As the contentious issue of abortion returns to the states following the landmark Dobbs v. Jackson Women’s Health Organization decision, congressional Democrats rush to statutorily codify national abortion access right up until birth. George Soros-funded “progressive prosecutors,” such as George Gascon in Los Angeles and Alvin Bragg in Manhattan, continue to fan the flames of unrest and anarchy, undeterred by last month’s stunning recall of like-minded San Francisco District Attorney Chesa Boudin. The fight for Ukraine, a deeply corrupt country whose security establishment just endured Stalin-esque “treason purges,” is held up as the defining struggle for Western liberal democracy. Rewriting Title IX to encompass transgenderism — by executive fiat, no less — may imperil women’s locker rooms and destroy women’s sports, but is foisted upon us by the neoliberal establishment as “progress,” tout court.
The priorities of the modern Democratic Party are comically out of touch with those of the American people, who simply want safe communities, stable prices, secure borders and to be left alone by the COVID-era biomedical security state. Democrats don’t talk about any of that, at best — and they outright impede those prerogatives, at worst. The transformation of the Democratic Party from a one-time working man’s labor party into today’s identity politics-driven woke monstrosity did not transpire overnight, but that transformation is now complete. And the result is unseemly.
The dog that is the Democratic Party is manipulated by a multifaceted tail that is a grotesque fusion of criminal adulation, Gaia worship, Malthusian radicalism, eugenicist lust and a gender ideology downstream of the worst excesses of American academia. Maybe that will play well for certain Upper West Side and West Hollywood voting precincts this November, but it won’t play very well in real America.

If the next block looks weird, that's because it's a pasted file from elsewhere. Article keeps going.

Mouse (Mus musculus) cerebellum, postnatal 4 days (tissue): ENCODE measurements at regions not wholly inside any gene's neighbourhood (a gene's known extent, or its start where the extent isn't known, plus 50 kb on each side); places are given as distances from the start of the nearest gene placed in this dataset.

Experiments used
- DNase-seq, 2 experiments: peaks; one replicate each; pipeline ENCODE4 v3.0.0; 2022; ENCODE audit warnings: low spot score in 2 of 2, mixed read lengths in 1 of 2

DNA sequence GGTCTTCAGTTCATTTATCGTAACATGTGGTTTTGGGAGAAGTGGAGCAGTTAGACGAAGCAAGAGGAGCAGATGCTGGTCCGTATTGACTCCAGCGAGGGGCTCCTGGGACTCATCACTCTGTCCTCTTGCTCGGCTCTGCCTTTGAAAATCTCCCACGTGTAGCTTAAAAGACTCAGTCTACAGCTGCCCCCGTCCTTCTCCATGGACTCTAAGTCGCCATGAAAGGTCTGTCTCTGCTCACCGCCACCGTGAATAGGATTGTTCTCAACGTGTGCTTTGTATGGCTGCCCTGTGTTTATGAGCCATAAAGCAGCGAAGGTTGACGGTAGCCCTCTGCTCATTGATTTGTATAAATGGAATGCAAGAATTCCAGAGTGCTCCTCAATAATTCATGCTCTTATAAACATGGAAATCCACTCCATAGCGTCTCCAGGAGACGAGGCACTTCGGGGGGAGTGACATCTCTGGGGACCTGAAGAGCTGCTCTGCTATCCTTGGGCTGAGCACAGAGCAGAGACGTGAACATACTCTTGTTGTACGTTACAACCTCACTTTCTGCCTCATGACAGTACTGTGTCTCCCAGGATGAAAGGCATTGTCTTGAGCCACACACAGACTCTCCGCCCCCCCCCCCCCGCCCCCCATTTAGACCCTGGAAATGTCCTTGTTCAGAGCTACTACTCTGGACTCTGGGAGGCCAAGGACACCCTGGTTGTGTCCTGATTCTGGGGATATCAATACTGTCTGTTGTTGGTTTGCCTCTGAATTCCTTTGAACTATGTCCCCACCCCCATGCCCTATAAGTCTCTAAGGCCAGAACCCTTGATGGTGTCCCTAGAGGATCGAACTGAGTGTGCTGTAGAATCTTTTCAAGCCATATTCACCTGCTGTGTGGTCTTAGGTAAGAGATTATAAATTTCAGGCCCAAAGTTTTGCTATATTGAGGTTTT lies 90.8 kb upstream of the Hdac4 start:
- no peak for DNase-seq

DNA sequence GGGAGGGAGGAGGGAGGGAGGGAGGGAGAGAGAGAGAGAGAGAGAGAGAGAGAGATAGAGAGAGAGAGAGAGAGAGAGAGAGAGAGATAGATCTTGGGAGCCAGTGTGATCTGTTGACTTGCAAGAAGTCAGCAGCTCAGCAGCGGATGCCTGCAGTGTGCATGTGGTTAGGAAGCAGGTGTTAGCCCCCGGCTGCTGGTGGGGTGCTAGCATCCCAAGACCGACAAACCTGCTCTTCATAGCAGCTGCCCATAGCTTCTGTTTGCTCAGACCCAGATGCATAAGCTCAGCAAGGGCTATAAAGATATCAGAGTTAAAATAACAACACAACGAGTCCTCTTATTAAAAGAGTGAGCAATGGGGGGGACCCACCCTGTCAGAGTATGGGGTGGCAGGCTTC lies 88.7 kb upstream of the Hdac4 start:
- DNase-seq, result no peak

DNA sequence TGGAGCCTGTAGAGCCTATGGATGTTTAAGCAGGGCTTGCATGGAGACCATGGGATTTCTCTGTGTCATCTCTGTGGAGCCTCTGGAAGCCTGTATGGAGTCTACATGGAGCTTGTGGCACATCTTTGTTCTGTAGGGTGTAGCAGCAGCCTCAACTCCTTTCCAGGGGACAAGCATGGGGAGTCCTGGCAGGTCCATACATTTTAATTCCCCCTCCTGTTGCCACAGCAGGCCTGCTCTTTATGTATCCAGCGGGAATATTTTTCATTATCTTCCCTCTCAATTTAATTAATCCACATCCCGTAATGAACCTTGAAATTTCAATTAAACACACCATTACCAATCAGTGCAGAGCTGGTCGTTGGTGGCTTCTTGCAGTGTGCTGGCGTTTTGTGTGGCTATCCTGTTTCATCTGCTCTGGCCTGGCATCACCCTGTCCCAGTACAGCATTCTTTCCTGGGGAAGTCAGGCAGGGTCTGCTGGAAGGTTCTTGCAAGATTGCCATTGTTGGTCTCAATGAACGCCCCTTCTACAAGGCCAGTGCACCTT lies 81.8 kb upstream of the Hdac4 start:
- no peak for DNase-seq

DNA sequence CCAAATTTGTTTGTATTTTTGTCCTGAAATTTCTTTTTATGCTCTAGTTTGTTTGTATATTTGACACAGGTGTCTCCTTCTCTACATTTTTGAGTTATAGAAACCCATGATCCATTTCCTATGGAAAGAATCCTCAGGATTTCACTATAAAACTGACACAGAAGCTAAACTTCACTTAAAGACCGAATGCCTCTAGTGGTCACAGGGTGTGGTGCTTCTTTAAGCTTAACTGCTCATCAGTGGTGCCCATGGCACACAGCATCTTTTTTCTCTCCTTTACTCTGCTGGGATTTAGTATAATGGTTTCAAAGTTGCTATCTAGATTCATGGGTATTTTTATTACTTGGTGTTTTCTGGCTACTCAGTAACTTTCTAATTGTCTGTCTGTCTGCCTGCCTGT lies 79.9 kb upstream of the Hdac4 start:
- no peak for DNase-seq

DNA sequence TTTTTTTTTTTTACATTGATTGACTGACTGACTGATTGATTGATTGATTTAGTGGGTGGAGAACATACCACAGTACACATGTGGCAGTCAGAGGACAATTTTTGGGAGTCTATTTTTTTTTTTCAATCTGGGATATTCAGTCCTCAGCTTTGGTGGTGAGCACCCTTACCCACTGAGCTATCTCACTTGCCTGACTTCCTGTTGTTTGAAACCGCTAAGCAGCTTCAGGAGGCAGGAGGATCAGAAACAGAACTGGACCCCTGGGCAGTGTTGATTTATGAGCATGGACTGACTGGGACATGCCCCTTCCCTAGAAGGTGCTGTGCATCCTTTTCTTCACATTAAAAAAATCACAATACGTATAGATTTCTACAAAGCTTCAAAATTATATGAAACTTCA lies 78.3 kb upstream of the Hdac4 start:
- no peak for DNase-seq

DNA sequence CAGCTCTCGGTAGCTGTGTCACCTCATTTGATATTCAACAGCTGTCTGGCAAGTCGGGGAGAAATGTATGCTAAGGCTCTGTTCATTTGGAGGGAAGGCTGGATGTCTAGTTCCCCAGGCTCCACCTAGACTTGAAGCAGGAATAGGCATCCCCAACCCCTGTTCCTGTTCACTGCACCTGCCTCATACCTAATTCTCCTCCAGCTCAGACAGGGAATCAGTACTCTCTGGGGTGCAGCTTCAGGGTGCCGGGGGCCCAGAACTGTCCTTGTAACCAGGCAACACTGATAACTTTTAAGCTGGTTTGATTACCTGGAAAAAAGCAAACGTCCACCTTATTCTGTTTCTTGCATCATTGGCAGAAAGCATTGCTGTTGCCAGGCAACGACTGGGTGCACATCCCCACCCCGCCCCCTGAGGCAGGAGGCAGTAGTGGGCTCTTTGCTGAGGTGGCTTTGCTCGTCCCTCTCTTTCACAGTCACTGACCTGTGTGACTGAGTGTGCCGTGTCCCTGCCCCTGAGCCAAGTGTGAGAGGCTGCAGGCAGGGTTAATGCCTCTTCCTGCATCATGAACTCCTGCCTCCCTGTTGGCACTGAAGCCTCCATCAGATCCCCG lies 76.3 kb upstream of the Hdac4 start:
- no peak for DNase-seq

Josh Hammer is opinion editor of Newsweek, a research fellow with the Edmund Burke Foundation, counsel and policy advisor for the Internet Accountability Project, a syndicated columnist through Creators and a contributing editor for Anchoring Truths. A frequent pundit and essayist on political, legal and cultural issues, Josh is a constitutional attorney by training and the co-host of two podcasts: Newsweek's "The Debate" and the Edmund Burke Foundation's "NatCon Squad."
An outspoken conservative, Josh opines on conservative intellectual trends, contemporary domestic and foreign policy debates, constitutional and legal issues, and the intersection of law, politics and culture. He has been published by many leading outlets, including the Los Angeles Times, the New York Post, Newsweek, National Affairs, American Affairs, The National Interest, National Review, City Journal, First Things, Public Discourse, Law & Liberty, Tablet Magazine, Deseret Magazine, The Spectator, The American Conservative, The American Mind, American Greatness, American Compass, Anchoring Truths, Townhall, The Epoch Times, The Daily Wire, Fortune, Fox Business, Pairagraph, The Jerusalem Post, The Times of Israel, The Forward, Jewish Telegraphic Agency and the Jewish Journal. He has had formal legal scholarship published by the Harvard Journal of Law & Public Policy and the University of St. Thomas Law Journal.
Josh is a college campus speaker through Intercollegiate Studies Institute and Young America's Foundation, as well as a law school campus speaker through the Federalist Society. Prior to Newsweek and the Daily Wire, where he was an editor, Josh worked at a large law firm and clerked for a judge on the U.S. Court of Appeals for the Fifth Circuit. Josh has also served as a John Marshall Fellow with the Claremont Institute.
Josh graduated from Duke University, where he majored in economics, and from the University of Chicago Law School. He lives in Miami, but remains an active member of the State Bar of Texas.